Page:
Health club Fitness First could be vulnerable to sex and disability discrimination claims after urging regional gym managers to "consider the impact of having larger employees".
The company hit the headlines last week after its HR director Lisa Somerville sent an e-mail - subsequently leaked to the press - to regional managers.
The leaked memo said: "As we are a health club and are promoting weight loss, please consider the impact of having larger employees (both men and women). We are not asking you to have a discriminatory policy but Mike [the chief executive] has asked me to subtly make you aware of the situation,"
The e-mail was sent out on behalf of chief executive Mike Balfour to remind managers they should not request uniforms over a size 16 because, it was claimed, this would add considerable costs to the firm's merchandising budget.
Makbool Javaid, employment partner at employment law firm DLA, claimed the e-mail potentially leaves the company open to discrimination claims. "There's a potential for sex discrimination because although the memo says staff are not being asked to be discriminatory or that it's aimed at women, it refers to size 16, which are women's clothes size and not men's," he said.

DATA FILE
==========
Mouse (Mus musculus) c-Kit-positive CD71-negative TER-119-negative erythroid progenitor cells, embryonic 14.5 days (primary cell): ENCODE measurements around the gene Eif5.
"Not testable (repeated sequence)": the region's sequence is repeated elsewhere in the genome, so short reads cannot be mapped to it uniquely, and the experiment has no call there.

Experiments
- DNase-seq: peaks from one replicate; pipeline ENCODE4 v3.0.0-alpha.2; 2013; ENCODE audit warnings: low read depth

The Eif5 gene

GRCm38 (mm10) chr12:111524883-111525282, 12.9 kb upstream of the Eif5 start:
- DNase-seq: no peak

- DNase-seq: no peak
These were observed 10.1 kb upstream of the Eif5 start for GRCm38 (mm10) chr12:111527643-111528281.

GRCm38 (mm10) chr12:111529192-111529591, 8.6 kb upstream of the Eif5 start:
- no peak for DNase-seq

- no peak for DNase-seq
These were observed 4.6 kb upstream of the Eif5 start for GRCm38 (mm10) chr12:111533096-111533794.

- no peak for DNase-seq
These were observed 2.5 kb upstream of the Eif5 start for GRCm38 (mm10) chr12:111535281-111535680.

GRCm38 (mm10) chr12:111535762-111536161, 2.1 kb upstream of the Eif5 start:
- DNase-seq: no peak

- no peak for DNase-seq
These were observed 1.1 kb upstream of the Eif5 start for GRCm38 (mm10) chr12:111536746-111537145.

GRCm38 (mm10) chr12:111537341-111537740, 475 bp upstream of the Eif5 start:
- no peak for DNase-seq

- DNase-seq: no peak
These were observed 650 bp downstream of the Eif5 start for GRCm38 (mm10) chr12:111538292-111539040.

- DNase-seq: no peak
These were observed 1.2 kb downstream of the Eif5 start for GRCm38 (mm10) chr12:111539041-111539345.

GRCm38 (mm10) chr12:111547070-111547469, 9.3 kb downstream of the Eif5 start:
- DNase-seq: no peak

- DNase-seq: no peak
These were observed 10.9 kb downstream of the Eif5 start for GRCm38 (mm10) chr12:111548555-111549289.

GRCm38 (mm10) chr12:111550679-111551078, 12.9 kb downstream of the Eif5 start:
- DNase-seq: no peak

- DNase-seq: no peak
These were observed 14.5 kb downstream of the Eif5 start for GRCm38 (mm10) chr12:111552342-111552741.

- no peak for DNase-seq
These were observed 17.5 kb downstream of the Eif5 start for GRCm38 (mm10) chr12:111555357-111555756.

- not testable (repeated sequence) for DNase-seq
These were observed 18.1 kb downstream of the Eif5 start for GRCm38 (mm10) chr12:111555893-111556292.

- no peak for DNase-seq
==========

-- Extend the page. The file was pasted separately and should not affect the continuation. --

"Obesity can be a medical condition, such as a thyroid condition, so there could be a discrimination claim if it's a condition that fits in with the Disability Discrimination Act."
Peter Etherington, business support helplines manager at Croner Consulting disagreed. He said: "At present size and weight are not discriminatory issues under UK law, and Fitness First makes it clear that this [policy] applies to both men and women, removing any direct sexual discrimination claim."
A spokesperson for Fitness First denied it is discriminating against larger people, blaming " a misinterpretation of an internal request regarding the purchase of uniforms".
By Roisin Woolnough